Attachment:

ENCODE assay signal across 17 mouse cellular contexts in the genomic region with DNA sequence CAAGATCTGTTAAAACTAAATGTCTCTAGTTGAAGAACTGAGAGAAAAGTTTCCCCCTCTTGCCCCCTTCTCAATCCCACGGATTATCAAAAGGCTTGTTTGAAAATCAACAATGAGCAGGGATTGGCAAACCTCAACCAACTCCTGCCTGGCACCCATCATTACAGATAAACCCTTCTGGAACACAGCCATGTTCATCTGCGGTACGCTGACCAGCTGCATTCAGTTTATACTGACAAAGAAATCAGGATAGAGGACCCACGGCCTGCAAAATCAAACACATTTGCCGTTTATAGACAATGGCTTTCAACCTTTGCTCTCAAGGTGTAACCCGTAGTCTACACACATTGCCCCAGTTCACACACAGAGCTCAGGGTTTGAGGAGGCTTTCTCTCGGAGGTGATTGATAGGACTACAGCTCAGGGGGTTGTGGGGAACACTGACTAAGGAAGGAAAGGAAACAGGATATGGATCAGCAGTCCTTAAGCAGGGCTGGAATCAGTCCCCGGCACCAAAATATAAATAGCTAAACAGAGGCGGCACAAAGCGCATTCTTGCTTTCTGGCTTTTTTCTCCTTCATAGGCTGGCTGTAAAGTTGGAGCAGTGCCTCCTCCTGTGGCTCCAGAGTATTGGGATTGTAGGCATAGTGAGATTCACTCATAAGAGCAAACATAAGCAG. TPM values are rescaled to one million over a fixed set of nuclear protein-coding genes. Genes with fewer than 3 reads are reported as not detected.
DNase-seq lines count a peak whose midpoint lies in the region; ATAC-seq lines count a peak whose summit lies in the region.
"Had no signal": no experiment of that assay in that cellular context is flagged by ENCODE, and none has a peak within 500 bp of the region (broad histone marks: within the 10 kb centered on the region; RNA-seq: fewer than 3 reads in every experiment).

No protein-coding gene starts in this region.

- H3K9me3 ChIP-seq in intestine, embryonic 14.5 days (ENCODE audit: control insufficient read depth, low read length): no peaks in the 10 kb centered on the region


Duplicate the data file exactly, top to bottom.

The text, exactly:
ENCODE assay signal across 17 mouse cellular contexts in the genomic region with DNA sequence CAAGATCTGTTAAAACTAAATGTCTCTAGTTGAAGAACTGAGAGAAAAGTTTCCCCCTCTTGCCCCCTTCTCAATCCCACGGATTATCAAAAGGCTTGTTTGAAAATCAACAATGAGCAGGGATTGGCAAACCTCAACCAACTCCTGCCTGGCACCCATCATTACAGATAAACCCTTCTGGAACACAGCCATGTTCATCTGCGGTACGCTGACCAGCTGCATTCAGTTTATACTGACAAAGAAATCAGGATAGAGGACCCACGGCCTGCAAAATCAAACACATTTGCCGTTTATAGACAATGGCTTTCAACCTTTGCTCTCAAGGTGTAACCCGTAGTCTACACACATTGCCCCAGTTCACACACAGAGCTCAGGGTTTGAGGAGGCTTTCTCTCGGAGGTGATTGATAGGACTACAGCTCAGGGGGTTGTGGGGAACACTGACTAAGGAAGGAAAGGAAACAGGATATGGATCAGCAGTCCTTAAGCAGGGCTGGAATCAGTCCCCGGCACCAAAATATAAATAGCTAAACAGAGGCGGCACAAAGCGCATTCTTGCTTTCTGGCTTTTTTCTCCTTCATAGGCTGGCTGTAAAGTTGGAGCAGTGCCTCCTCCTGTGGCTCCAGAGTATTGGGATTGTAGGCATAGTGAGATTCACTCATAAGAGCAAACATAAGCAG. TPM values are rescaled to one million over a fixed set of nuclear protein-coding genes. Genes with fewer than 3 reads are reported as not detected.
DNase-seq lines count a peak whose midpoint lies in the region; ATAC-seq lines count a peak whose summit lies in the region.
"Had no signal": no experiment of that assay in that cellular context is flagged by ENCODE, and none has a peak within 500 bp of the region (broad histone marks: within the 10 kb centered on the region; RNA-seq: fewer than 3 reads in every experiment).

No protein-coding gene starts in this region.

- H3K9me3 ChIP-seq in intestine, embryonic 14.5 days (ENCODE audit: control insufficient read depth, low read length): no peaks in the 10 kb centered on the region